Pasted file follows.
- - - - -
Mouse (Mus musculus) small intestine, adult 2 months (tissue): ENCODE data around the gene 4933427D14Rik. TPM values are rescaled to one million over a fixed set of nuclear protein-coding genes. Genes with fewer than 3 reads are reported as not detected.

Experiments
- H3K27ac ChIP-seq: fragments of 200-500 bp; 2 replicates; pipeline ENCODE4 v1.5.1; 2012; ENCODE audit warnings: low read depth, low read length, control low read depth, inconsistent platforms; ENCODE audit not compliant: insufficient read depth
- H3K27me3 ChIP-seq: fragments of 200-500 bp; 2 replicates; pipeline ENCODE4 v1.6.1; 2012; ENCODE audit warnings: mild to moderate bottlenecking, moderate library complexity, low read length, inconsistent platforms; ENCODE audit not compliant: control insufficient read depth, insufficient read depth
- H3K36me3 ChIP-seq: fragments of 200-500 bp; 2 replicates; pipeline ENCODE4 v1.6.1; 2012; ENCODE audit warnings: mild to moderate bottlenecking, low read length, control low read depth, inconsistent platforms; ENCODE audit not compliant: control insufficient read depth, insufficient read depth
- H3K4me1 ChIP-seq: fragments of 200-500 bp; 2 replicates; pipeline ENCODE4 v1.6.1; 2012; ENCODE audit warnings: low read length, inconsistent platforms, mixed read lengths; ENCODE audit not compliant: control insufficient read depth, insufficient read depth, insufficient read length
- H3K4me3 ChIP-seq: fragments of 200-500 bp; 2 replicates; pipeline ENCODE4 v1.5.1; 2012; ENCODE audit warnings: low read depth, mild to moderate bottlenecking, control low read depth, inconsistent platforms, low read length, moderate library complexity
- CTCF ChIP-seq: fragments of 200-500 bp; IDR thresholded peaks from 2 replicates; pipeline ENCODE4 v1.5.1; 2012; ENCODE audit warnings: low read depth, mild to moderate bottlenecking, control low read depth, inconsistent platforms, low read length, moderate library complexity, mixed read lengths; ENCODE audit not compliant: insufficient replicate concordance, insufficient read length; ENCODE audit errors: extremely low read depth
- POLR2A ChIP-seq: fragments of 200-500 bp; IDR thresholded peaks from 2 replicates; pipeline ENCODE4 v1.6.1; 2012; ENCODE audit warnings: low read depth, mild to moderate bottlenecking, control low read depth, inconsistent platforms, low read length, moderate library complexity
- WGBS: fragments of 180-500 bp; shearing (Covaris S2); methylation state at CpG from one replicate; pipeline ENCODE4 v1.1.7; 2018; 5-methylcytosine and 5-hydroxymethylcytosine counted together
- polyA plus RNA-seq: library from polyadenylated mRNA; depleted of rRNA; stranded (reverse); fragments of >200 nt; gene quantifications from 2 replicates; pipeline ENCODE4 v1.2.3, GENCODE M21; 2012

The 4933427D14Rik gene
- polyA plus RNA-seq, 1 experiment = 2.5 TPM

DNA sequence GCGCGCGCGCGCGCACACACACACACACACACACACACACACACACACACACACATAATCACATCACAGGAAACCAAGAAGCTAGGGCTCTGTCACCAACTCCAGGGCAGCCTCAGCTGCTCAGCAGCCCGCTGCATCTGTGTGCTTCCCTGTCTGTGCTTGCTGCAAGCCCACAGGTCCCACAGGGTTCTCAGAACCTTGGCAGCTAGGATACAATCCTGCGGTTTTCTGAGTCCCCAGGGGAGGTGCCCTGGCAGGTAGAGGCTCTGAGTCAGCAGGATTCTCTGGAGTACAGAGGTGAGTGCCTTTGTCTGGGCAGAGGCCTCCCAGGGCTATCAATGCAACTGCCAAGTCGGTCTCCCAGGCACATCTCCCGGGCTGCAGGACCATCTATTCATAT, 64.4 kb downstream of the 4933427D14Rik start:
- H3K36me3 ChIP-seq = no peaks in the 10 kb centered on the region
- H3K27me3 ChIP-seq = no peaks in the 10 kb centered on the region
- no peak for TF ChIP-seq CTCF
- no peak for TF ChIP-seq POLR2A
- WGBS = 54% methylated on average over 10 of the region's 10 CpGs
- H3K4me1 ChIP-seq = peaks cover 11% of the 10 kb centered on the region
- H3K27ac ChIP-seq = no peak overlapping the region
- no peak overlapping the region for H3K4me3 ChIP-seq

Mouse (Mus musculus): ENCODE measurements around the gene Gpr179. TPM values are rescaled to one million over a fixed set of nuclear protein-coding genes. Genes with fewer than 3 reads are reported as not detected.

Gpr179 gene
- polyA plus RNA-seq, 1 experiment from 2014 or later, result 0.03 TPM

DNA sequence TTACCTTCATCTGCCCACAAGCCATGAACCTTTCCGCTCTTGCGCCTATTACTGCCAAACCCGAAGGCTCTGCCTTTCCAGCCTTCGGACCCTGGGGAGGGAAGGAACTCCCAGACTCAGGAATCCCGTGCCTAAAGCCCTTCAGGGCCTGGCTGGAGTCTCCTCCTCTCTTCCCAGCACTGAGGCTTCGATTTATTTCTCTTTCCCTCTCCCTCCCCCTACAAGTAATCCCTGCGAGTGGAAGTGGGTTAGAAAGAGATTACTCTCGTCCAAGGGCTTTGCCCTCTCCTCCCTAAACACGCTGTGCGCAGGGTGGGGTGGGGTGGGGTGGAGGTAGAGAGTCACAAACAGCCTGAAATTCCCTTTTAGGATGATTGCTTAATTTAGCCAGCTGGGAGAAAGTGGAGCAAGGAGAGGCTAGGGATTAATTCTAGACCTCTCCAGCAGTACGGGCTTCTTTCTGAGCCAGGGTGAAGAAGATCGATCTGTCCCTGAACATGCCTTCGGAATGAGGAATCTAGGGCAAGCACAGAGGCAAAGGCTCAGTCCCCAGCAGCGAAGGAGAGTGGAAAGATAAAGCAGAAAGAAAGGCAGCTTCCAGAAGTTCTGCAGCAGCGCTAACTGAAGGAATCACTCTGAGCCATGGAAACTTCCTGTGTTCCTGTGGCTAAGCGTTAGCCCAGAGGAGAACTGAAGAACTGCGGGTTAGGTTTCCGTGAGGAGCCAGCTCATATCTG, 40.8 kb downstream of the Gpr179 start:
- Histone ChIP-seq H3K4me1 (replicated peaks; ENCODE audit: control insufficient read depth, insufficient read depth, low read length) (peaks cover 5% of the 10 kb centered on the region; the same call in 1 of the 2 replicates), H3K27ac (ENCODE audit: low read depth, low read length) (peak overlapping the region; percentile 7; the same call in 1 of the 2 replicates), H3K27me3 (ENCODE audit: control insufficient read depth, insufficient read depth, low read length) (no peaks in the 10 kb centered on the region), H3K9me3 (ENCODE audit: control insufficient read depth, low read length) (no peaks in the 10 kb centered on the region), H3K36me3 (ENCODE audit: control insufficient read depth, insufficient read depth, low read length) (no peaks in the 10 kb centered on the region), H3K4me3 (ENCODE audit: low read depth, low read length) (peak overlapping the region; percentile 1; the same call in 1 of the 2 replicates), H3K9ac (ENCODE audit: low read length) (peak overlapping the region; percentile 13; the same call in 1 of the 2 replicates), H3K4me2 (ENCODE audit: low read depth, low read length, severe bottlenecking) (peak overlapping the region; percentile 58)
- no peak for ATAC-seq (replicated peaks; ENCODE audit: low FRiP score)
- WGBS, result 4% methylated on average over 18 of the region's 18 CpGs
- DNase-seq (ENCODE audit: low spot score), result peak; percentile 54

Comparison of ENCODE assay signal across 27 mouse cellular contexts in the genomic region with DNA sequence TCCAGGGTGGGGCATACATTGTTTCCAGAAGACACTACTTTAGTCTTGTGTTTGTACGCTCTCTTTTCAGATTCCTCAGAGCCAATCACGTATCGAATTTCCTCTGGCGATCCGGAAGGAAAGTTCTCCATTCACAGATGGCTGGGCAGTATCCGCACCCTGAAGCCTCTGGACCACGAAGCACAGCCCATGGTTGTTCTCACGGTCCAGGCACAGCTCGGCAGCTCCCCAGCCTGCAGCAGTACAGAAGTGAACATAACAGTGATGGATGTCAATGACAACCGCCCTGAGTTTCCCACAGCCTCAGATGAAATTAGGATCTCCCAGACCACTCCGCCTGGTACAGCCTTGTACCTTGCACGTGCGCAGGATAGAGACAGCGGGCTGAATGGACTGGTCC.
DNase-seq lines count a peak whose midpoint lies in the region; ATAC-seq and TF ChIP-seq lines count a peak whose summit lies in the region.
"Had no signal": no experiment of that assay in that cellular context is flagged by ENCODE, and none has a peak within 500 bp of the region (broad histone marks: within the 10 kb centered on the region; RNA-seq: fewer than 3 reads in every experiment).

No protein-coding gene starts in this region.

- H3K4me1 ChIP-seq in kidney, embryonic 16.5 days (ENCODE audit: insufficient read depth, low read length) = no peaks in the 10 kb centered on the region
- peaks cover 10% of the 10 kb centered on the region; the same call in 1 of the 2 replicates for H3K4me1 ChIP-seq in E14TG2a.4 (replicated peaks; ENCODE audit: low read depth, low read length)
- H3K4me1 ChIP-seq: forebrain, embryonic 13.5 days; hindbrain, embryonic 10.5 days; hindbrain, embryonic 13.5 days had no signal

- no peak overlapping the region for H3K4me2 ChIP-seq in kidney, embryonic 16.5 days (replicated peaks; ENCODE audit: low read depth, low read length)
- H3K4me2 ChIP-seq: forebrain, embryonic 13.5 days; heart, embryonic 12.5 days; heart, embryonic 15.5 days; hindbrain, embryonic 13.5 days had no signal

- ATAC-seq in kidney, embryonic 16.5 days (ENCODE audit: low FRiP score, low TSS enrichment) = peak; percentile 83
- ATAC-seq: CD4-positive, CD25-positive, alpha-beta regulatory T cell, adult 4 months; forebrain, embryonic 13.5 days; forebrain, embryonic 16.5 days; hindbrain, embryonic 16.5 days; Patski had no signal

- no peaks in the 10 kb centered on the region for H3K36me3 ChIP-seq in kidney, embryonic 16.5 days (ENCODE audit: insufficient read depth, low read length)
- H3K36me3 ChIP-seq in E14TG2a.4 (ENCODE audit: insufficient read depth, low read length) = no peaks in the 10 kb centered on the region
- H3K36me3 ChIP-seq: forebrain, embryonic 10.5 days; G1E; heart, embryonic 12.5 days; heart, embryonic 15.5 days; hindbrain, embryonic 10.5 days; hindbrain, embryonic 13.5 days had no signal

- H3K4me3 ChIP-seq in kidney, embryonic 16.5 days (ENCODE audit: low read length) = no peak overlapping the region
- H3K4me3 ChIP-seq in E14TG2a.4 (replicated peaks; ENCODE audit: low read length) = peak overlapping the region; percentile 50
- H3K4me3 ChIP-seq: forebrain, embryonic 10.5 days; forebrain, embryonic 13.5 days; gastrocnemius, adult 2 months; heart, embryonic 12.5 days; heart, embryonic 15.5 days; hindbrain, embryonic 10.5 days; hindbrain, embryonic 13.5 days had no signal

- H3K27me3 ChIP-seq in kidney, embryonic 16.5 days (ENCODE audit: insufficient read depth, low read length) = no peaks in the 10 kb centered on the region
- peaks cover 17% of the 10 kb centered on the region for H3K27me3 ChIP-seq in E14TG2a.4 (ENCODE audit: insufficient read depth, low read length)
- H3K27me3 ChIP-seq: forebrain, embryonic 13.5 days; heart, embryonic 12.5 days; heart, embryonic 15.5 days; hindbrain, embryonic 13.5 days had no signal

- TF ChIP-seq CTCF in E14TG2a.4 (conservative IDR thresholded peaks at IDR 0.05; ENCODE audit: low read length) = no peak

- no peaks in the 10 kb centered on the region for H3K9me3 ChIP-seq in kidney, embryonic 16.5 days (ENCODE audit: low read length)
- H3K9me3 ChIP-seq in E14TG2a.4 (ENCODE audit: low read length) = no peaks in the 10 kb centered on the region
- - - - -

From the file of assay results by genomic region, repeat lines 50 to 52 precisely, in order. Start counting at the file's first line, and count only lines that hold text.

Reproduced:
- H3K27me3 ChIP-seq: forebrain, embryonic 13.5 days; heart, embryonic 12.5 days; heart, embryonic 15.5 days; hindbrain, embryonic 13.5 days had no signal

- TF ChIP-seq CTCF in E14TG2a.4 (conservative IDR thresholded peaks at IDR 0.05; ENCODE audit: low read length) = no peak

- no peaks in the 10 kb centered on the region for H3K9me3 ChIP-seq in kidney, embryonic 16.5 days (ENCODE audit: low read length)